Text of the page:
Fisheries Improvement Project 2016-17

Elmswell & Driffield Trout Stream

The aim of this project is to firstly re-instate a section of the Elmswell Beck at TA 02077 56601 where a tree has caused sediment build up and diverted the flow creating scour leading to loss of a large amount of soil and vegetation into the river channel. The second phase on the Driffield Trout stream is to create a meandering channel by using course woody material & logs gained from the removal and or crown reduction of nearby overhanging trees.

Elmswell Beck at TA02077 56601 showing massive erosion to the right bank.

Original river bank line – stakes being ‘spiled’ (woven) with alder, willow & poplar gained from operation to ‘skylight’ overgrown sections of Driffield Trout stream.

Backfilled the new bank reinstatement with silt from the river channel. Coir sheeting protecting any soil loss. Hire of a long reach machine made it possible to complete this section from a single bank.


Driffield Trout Stream

Material gained from crown reducing overhanging trees being used as a ‘kicker’ to divert flow towards the centre channel.

Moving brash to create a clearing within the former shaded area on the river bank.

Aerial view of stream narrowing formed by infilling logs pinned to the river bed.

Machine working in the river channel. Raking the compacted bed and placing arisings into the LWD installations. The machine is following a marked channel indicated by the yellow pole. This method was used over the full length of the project site, 450 metres.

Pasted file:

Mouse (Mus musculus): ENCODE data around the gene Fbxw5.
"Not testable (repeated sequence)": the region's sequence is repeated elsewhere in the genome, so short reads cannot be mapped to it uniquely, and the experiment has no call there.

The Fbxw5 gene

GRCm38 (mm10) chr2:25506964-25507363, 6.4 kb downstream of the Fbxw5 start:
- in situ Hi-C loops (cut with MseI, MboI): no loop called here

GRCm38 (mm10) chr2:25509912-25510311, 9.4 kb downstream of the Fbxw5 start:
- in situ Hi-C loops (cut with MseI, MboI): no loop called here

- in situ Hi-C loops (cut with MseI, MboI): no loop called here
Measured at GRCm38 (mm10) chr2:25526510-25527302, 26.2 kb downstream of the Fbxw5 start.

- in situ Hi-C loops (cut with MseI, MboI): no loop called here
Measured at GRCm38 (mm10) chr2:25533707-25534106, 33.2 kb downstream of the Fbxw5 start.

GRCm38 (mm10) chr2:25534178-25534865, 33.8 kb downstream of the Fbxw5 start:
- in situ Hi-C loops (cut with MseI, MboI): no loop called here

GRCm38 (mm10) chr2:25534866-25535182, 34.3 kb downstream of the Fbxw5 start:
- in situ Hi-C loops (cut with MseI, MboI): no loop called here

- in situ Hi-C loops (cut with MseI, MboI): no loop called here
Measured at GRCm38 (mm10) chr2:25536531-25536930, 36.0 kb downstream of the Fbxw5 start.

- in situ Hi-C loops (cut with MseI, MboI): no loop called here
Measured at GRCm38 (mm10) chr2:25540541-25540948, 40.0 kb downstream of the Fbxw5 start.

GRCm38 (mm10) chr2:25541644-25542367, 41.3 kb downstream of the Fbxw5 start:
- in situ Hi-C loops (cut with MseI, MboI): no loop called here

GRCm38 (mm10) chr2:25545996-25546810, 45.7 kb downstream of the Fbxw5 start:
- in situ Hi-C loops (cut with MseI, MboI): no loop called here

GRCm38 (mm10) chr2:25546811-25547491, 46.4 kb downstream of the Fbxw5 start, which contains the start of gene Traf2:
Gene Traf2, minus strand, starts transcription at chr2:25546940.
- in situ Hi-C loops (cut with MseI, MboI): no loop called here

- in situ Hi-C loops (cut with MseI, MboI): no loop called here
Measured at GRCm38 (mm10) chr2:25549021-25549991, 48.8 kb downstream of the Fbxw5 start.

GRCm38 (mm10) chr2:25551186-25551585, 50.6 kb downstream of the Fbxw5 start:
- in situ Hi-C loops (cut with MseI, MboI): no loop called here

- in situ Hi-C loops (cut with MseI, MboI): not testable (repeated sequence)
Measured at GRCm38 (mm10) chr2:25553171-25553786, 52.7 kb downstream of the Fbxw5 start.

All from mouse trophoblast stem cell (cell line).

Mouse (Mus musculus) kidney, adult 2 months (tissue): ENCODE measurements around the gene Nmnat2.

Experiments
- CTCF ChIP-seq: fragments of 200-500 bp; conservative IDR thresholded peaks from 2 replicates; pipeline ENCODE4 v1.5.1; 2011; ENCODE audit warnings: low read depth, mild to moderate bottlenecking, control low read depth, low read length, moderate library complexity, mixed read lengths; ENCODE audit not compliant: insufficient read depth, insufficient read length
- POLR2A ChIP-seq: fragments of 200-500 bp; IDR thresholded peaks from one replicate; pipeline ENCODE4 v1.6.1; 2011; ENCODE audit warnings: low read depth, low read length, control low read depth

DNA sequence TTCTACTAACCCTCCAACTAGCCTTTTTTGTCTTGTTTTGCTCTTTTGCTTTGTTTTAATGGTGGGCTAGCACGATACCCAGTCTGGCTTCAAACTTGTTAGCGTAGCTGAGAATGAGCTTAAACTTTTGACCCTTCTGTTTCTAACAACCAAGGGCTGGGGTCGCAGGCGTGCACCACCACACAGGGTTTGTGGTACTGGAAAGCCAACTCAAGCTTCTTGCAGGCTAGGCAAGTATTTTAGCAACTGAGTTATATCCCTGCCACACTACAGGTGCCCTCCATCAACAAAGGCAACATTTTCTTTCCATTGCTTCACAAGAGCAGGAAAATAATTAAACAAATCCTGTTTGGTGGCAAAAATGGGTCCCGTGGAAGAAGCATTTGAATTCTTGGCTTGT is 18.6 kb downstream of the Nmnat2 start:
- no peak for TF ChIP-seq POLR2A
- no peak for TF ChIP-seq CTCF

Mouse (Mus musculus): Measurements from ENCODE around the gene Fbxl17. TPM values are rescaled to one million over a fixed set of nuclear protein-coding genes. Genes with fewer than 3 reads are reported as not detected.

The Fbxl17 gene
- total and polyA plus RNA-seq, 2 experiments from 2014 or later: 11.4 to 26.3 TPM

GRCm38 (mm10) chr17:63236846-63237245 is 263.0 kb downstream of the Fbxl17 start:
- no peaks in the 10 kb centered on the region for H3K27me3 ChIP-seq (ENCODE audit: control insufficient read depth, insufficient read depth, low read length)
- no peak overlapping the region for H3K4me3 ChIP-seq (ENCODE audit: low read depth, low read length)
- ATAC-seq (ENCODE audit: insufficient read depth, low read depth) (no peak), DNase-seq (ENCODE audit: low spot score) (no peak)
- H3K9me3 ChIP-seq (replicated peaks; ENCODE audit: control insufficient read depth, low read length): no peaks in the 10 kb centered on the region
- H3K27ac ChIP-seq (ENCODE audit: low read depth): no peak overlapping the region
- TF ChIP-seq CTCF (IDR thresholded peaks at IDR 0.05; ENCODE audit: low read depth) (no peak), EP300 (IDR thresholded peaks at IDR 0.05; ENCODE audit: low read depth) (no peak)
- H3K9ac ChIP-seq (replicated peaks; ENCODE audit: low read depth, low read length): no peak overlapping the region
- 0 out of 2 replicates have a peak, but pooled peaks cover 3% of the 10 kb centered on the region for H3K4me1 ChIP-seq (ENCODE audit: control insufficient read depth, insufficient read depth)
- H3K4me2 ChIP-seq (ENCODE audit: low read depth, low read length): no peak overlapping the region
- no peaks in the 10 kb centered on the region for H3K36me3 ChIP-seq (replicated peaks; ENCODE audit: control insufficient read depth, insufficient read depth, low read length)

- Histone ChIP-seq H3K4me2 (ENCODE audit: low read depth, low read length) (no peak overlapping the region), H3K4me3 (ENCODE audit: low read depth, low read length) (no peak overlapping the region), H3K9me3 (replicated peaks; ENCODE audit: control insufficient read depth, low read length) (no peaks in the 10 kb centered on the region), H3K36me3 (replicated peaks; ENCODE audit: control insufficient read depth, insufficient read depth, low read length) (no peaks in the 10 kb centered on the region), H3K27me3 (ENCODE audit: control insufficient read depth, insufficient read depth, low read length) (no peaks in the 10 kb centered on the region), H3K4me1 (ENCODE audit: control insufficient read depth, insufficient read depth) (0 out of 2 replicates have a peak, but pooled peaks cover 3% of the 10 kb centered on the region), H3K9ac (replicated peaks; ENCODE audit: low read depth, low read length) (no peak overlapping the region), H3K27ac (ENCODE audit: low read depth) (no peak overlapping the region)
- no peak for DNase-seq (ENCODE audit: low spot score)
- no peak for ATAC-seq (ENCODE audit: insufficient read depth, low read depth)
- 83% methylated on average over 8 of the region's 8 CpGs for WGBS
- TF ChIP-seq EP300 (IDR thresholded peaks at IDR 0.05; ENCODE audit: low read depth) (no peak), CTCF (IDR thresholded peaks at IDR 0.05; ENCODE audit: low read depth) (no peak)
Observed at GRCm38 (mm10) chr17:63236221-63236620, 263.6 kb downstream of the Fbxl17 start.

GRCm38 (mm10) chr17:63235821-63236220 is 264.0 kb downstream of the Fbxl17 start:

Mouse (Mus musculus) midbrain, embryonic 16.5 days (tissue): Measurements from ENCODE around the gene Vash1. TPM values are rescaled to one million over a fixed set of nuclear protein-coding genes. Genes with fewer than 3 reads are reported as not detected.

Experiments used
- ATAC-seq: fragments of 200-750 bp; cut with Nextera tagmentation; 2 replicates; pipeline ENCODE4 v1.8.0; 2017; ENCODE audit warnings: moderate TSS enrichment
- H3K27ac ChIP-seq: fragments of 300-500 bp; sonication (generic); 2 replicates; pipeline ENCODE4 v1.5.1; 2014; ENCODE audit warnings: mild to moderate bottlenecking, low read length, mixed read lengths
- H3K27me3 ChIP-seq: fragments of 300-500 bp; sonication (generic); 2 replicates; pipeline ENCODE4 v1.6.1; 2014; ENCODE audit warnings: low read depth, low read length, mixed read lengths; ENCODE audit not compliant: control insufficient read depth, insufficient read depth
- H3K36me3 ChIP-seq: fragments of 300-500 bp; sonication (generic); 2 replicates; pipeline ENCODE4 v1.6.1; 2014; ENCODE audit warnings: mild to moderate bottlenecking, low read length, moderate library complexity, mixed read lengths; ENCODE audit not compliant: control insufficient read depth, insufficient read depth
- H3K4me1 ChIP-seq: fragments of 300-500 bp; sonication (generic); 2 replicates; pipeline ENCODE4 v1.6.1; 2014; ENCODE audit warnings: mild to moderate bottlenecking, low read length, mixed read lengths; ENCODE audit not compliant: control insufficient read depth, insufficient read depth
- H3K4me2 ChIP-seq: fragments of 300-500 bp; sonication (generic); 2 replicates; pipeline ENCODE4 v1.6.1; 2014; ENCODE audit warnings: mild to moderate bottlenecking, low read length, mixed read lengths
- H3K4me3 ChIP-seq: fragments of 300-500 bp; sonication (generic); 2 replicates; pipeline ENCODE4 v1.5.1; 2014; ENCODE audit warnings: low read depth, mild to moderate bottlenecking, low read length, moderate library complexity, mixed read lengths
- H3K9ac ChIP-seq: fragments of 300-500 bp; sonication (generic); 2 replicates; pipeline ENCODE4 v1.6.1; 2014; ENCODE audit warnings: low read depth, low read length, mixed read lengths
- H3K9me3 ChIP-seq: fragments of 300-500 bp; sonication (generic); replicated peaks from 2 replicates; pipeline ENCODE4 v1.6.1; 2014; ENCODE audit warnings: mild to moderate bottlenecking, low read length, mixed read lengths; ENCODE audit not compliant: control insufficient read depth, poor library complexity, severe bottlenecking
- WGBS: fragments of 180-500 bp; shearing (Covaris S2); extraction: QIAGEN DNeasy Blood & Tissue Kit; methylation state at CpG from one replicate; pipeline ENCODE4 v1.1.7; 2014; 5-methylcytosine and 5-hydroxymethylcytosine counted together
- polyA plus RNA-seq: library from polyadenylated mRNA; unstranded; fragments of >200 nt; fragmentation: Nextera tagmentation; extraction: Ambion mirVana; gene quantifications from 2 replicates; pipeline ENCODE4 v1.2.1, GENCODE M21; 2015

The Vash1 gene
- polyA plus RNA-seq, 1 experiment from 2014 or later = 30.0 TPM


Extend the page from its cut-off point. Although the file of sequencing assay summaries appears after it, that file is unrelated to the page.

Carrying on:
River bed was made up of compacted gravel and sediment.This was raked to a depth of between 30 – 50 cm. Any sediment caused throughout this operation could be captured by the use of ‘Sedimats’ placed at strategic points downstream. The raked channel was kept to a width of between 2.5 – 3 metres. It was meandered through the existing over wide channel.It can be seen that this kind of project can only be undertaken during a very low flow period.

Top picture (viewing upstream) shows overhanging willow. Bottom view, (downstream) the tree is part cut through near the base and allowed to rest on the riverbed. This hinging keeps the tree alive and with the crown branches trimmed does not create a snag to collect floating debris.


A. Mullinger

January 2017